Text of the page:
The main arguments raised for reducing the appallingly high rate of childhood poverty in Canada have mostly focused on its social costs--on the misery and deprivation inflicted on our youngest and most vulnerable citizens.
This is indeed the most compelling reason for ending the impoverishment now blighting the lives of one in every six children in Canada. The moral case for lifting them out of poverty is so strong that it should have impelled our political and business leaders to take the necessary remedial action long ago. Their continued indifference to this moral outrage suggests that appeals to their conscience are never likely to work.
But there’s a powerful anti-child-poverty case to be made on economic grounds, too. Politicians and CEOs may be heartless, but any proposed action that would boost the GDP should appeal to their business-first bias. At least, it should unless they lack brains as well as hearts.
It shouldn’t take all that much intelligence, surely, to realize that people mired in poverty when young are likely when grown up to engage in criminal activities, to be less skilled and productive workers, and to be ill more often and thus require more costly health care treatment.
The Center for American Progress (CAP), a progressive think-tank in Washington, recently did a study on the economic costs of child poverty in the United States. Their researchers’ estimated figures are staggering. They calculated that Americans who were poor as children—and there are now 37 million of them—are much more likely than other citizens to commit crimes, to need more health care, and to be less productive in the workforce.
One CAP researcher, Harry J. Holzer, described the results of their study to a House Ways and Means Committee hearing last January. He told the stunned Congressmen that the costs to the U.S. in crime, health care, and reduced productivity associated with childhood poverty amount to an estimated $500 billion a year. This breaks down to about $170 billion a year in increased crime, $160 billion in increased health care costs, and another $170 billion in decreased productivity.
Now, we have to be careful about applying these U.S. statistics to Canada. We can’t just make a demographic projection and assume that, because our population is one-tenth that of the U.S., the overall economic cost of child poverty in this country amounts to one-tenth the U.S. figure, or about $50 billion a year. It could be less, it could be more. On the one hand, there may be a lesser propensity for poor kids in Canada to become criminals when they grow up, but on the other hand, because of our universal public health care system, the per-capita costs of treating the sickness-prone poor in Canada is probably higher.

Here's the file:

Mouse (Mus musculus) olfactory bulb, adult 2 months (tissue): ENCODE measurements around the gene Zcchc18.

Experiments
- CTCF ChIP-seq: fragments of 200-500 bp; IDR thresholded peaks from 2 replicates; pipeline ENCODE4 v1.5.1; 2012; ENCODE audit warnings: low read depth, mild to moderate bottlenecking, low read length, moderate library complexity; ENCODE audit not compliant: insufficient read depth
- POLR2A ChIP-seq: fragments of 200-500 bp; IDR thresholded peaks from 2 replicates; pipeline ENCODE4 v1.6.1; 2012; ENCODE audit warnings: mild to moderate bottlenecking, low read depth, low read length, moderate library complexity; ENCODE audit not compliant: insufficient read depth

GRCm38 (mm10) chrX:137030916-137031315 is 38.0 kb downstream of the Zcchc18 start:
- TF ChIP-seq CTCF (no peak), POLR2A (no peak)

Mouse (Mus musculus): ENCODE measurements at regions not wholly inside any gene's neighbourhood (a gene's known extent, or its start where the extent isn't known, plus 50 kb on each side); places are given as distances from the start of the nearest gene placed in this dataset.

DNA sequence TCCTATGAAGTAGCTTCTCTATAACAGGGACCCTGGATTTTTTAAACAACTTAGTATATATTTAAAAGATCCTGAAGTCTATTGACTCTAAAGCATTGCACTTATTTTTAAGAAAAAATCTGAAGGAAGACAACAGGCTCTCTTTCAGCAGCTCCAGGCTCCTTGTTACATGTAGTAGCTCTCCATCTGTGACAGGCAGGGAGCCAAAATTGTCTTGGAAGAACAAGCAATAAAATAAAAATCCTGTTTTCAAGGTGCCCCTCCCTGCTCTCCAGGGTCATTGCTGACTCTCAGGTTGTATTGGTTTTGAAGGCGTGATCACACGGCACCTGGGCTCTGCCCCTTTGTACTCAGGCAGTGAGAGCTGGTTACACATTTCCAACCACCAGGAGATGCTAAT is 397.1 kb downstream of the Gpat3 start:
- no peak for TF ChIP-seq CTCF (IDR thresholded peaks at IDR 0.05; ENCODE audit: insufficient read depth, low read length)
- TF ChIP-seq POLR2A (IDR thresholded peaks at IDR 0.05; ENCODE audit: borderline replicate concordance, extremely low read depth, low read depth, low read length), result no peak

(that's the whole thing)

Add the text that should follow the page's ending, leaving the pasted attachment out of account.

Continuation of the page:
Even if the economic costs of child poverty in this country were as “low” as $40 billion, that’s still an awful lot of money being wasted—billions spent, in effect, to maintain a scandalously high poverty rate rather than reduce or eliminate it.
Are our politicians and CEOs really this stupid? Can’t they see that investing $40 billion a year in poverty reduction would save the same amount or more in crime, health care, and low-productivity costs? The money is being spent (mis-spent), anyway, so why not divert it into a constructive channel? It would fund an effective campaign to give every Canadian child a decent upbringing — free from poverty and hunger, free to get the best possible education, free to live in adequate comfort and security.
How many break-ins and robberies in Canada are committed from desperation by people deprived of the legitimate means of earning money? How many violent crimes are committed by people so embittered by a poverty-stricken youth that they vent their rage in anti-social behaviour? Such crimes, of course, are inexcusable, but they could also be preventable. If we provided everyone with a safe, secure, and happy childhood, we’d have a much safer and secure society.
The same rationale applies to health care and incomes. Poor people tend to have poor health because they’re denied proper nutrition, hygiene, and preventive care as children. Poor kids are also denied the physical and mental (and emotional) potential to acquire the best education, and so many of them end up with low-waged, dead-end jobs—or no jobs at all.
A recent UNICEF report ranked Canada in a dismal 19th place among 26 rich nations in its rate of child poverty. It’s shameful, it’s unpardonable—and it’s as much an economic as a moral disgrace because the financial means to end child poverty in this country is so readily available.
The specific measures to achieve this goal would include a national child care program to allow poor parents to get waged work; big improvements in welfare rates and other subsidies; more and better low-cost housing; lower tax rates on the working poor; greater access to job training; higher minimum wages; and more unionization and collective bargaining.
And if the moral imperative for taking these initiatives is not enough to persuade the skinflints in our boardrooms and legislatures, the enormous economic benefits certainly should be.
(Ed Finn is the CCPA's Senior Editor.)